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Blunt says GOP missteps continue, by keeping government closed during debt-ceiling fight

This article first appeared in the St. Louis Beacon: As far as U.S. Sen. Roy Blunt is concerned, his fellow Republicans in the House are continuing to muddle their original message – that Obamacare is “a disaster” – with serious missteps, including the decision to keep the government shut down.

“Thinking the government being shut down is an acceptable way to move forward, I think probably doesn’t produce any result that’s good and produces a number that are bad,” he told reporters in a conference call Thursday.

“I hope we’ll get the government open quickly,’’ Blunt added.

At the same time, the senator said it was a bad move for House Republicans to propose a short-term increase (until Nov. 22)  in the federal debt ceiling without adding conditions.

“Raising the debt ceiling without changing spending behavior is a bad idea, a missed opportunity,’’ he said.

“We don’t gain much by doing that,’’ the senator contended, observing later that a short-term debt-ceilling increase likely wouldn’t do much to resolve the disputes. “I don’t know that we’re in a dramatically different place at Thanksgiving than where we are now.”

Blunt said that Republicans could legitimately make the case that the debt-ceiling legislation was an appropriate vehicle for addressing the nation’s long-term spending problems. Since 1978, Congress has raised the debt ceiling 53 times, he said. In many of those cases, Blunt added, the legislation authorizing the increase had other provisions dealing with government spending or revenue.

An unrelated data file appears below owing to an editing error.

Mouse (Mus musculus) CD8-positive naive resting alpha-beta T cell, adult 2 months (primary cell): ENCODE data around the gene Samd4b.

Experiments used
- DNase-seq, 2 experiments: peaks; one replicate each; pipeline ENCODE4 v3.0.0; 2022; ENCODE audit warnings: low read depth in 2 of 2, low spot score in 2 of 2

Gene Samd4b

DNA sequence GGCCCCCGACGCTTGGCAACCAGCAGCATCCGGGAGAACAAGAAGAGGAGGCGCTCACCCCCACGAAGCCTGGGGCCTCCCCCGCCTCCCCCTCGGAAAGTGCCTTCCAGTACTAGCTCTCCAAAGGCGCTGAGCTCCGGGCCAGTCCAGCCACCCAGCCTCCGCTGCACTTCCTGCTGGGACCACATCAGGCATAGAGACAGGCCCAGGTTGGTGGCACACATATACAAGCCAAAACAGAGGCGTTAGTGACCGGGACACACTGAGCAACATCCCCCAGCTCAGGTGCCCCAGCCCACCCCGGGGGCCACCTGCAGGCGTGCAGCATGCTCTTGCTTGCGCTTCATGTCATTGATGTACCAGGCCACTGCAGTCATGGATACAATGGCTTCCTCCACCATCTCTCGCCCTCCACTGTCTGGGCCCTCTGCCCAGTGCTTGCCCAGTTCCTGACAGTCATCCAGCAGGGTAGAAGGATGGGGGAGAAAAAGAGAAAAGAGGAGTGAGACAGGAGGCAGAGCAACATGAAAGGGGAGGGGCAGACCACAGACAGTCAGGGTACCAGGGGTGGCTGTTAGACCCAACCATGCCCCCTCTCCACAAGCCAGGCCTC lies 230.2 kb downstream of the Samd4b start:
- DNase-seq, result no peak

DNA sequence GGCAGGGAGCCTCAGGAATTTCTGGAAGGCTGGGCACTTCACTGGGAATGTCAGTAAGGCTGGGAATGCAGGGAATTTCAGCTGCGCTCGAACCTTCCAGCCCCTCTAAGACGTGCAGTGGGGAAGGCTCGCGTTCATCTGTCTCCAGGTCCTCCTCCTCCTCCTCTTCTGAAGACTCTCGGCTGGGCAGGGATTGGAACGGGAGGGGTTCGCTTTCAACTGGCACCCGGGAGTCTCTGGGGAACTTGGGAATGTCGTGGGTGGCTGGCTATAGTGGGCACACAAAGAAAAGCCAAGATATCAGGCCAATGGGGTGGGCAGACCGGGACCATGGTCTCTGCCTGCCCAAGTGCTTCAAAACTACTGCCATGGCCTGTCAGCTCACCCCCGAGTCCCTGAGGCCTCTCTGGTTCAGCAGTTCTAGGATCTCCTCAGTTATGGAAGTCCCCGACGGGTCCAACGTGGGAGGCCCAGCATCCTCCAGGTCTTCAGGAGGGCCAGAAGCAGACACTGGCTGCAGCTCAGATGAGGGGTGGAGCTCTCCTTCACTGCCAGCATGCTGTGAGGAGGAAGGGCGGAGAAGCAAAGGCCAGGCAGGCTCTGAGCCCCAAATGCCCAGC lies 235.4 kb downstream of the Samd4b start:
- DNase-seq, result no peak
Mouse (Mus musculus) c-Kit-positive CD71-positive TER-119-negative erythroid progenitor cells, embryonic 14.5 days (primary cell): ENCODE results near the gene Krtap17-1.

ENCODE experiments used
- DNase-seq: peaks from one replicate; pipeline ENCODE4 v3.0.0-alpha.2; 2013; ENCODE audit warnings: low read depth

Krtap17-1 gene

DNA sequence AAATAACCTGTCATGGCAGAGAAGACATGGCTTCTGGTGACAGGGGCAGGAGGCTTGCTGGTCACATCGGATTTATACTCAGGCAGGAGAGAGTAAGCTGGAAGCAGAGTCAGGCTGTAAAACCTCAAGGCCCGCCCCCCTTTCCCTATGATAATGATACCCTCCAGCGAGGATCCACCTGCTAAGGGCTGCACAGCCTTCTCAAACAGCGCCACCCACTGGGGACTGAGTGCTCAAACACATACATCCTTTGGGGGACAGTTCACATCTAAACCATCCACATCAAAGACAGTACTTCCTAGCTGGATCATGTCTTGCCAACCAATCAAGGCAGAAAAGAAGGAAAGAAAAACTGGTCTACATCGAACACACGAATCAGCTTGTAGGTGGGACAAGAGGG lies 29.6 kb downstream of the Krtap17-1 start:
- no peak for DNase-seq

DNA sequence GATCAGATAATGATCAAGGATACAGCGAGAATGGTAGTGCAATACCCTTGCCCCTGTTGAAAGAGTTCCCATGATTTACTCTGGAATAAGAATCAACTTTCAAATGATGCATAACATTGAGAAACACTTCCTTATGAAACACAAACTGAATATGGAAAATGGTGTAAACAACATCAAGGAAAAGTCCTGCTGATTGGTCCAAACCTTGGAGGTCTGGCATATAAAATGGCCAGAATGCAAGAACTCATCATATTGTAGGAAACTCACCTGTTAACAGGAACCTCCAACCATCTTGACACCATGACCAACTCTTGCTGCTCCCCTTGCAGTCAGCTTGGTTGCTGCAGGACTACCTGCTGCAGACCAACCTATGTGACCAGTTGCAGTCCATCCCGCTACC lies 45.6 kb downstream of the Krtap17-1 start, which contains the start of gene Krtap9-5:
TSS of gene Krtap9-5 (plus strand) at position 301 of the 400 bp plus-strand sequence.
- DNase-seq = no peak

Calls for quick end to shutdown

Shutting down the government was the wrong approach, he said, observing that it contributed to the public’s lower opinion of everyone in Washington, Democrats as well as Republicans. (Blunt did acknowledge that the GOP is polling worse.)

“We’re not doing the things that ought to be happening,’’ he said, adding that he’s also critical with how the Obama administration has implemented the shutdown.

As the days go on, the shutdown is “beginning to impact people,” he continued, and making the public recognize that “government serves a role and it’s necessary in many cases. Where it’s not necessary, we frankly should stop doing it.”

The shutdown also is expensive, Blunt emphasized. “The government shutdown costs money, it doesn’t save money. You then spend additional money to start the government back up.”

In previous shutdowns, he acknowledged, federal employees got back pay. The House has passed such a measure this time, although the Senate hasn't acted.

"It's better to pay them for working than for not working.”

His broader message was that the shutdown was the wrong vehicle for Republicans to use.

“The debt ceiling, I thought, was a place to negotiate that had less imminent impact on people than the shutdown did,” Blunt explained. “I also think raising the debt ceiling combined with opening the government gave us at least an end date.”

Laments lack of attention on Obamacare

Meanwhile, he said that Republicans have inadvertently helped Obama by diverting attention away from the technical glitches that have plagued the rollout of the Affordable Care Act’s health insurance exchanges. They opened on Oct. 1.

The federal online site has had so many problems that officials aren’t even saying how many people have been able to sign up for insurance.

Without the attention on the shutdown, Blunt said that press coverage would have led with “Obamacare launches with real problems’’ instead of “Government shut down.”

For President Barack Obama, August and early September were bad months politically, Blunt said, with various news reports critical of the pending implementation of the Affordable Care Act.

Fellow Republicans, he said drily, “figured out a way to change the subject. I didn’t think that was a good strategy at the time and I don’t think it is a good strategy now.”

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